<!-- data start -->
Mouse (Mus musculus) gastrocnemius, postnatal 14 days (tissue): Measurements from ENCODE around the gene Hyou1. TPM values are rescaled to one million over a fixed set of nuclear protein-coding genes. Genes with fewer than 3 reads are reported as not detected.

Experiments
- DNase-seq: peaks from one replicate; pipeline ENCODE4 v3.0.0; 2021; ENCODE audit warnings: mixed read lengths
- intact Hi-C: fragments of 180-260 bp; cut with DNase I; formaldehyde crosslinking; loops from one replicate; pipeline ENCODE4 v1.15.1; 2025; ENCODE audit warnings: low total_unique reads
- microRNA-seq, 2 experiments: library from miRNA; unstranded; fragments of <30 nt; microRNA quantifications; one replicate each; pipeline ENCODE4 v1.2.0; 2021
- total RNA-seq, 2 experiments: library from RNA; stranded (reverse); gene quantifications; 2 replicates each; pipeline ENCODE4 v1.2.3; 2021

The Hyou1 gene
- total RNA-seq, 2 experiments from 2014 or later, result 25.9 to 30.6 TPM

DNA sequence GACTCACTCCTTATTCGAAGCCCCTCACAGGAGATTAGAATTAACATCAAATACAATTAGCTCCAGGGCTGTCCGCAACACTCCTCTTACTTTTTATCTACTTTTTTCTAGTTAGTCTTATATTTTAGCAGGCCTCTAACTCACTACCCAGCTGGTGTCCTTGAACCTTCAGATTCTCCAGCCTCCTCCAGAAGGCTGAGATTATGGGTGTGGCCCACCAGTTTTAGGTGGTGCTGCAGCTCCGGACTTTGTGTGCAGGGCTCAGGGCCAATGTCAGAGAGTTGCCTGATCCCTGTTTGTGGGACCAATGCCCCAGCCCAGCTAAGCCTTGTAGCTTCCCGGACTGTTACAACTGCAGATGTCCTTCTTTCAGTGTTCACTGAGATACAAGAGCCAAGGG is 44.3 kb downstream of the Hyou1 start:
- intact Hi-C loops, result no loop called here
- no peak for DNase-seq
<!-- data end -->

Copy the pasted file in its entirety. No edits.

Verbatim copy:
Mouse (Mus musculus) gastrocnemius, postnatal 14 days (tissue): Measurements from ENCODE around the gene Hyou1. TPM values are rescaled to one million over a fixed set of nuclear protein-coding genes. Genes with fewer than 3 reads are reported as not detected.

Experiments
- DNase-seq: peaks from one replicate; pipeline ENCODE4 v3.0.0; 2021; ENCODE audit warnings: mixed read lengths
- intact Hi-C: fragments of 180-260 bp; cut with DNase I; formaldehyde crosslinking; loops from one replicate; pipeline ENCODE4 v1.15.1; 2025; ENCODE audit warnings: low total_unique reads
- microRNA-seq, 2 experiments: library from miRNA; unstranded; fragments of <30 nt; microRNA quantifications; one replicate each; pipeline ENCODE4 v1.2.0; 2021
- total RNA-seq, 2 experiments: library from RNA; stranded (reverse); gene quantifications; 2 replicates each; pipeline ENCODE4 v1.2.3; 2021

The Hyou1 gene
- total RNA-seq, 2 experiments from 2014 or later, result 25.9 to 30.6 TPM

DNA sequence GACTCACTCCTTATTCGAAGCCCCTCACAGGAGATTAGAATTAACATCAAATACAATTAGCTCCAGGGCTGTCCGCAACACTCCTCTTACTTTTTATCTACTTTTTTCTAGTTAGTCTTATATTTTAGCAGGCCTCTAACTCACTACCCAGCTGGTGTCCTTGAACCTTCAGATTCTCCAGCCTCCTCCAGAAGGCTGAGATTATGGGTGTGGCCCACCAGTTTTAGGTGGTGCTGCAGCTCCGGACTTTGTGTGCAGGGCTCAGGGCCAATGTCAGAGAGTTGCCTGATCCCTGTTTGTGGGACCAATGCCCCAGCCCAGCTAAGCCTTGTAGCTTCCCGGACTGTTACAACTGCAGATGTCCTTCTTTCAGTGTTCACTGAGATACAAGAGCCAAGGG is 44.3 kb downstream of the Hyou1 start:
- intact Hi-C loops, result no loop called here
- no peak for DNase-seq